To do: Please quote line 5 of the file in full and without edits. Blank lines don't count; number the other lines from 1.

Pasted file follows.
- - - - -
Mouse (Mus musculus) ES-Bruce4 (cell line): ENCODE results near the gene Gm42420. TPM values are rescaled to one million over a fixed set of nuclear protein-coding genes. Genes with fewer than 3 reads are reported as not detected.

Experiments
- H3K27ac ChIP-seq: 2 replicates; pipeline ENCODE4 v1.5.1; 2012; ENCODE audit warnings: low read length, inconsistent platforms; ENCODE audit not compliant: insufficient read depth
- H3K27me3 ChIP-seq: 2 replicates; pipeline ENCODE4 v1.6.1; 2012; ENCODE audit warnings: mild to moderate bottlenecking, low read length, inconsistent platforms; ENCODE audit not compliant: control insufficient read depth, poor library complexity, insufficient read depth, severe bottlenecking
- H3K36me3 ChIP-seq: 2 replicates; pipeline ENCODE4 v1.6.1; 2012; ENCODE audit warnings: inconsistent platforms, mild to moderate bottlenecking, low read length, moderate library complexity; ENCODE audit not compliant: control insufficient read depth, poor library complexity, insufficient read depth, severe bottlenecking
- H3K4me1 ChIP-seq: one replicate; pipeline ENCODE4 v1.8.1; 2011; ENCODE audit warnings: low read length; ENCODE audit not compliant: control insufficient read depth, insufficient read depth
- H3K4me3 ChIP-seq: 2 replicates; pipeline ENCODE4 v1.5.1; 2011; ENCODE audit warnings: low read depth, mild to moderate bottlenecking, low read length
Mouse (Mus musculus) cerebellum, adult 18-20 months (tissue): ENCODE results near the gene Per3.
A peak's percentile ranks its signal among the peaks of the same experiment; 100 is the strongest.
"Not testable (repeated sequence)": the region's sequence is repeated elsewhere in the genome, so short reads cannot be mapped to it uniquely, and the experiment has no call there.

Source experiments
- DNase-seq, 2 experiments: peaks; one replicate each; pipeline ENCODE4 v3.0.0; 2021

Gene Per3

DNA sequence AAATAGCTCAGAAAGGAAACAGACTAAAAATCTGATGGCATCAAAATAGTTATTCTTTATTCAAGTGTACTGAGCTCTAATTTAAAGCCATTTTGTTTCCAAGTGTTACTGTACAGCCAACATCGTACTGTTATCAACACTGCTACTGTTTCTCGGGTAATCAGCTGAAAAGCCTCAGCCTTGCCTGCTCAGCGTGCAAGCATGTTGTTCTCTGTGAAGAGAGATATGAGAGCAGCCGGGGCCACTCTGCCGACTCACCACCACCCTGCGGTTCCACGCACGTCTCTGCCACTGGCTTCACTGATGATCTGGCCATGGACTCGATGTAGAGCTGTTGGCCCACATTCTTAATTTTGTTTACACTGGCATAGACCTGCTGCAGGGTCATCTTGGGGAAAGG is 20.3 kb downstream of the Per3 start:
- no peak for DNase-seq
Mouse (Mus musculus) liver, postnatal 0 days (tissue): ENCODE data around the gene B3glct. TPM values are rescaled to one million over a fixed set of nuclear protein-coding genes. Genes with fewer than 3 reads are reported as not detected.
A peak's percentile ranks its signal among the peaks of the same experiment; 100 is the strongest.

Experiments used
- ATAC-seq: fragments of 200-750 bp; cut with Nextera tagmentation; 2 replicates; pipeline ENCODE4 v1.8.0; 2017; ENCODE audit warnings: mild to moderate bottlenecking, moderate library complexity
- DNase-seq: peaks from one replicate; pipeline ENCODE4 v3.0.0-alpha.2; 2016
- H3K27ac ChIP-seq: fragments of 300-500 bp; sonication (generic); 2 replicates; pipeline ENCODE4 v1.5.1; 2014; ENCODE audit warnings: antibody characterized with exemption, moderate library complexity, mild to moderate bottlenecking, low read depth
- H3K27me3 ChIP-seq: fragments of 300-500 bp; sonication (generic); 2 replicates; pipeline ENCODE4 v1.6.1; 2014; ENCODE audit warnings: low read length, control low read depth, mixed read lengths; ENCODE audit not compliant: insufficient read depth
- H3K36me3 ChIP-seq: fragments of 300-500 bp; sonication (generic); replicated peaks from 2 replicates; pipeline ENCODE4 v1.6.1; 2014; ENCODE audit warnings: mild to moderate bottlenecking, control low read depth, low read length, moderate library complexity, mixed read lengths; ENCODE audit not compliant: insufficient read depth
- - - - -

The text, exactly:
- H3K36me3 ChIP-seq: 2 replicates; pipeline ENCODE4 v1.6.1; 2012; ENCODE audit warnings: inconsistent platforms, mild to moderate bottlenecking, low read length, moderate library complexity; ENCODE audit not compliant: control insufficient read depth, poor library complexity, insufficient read depth, severe bottlenecking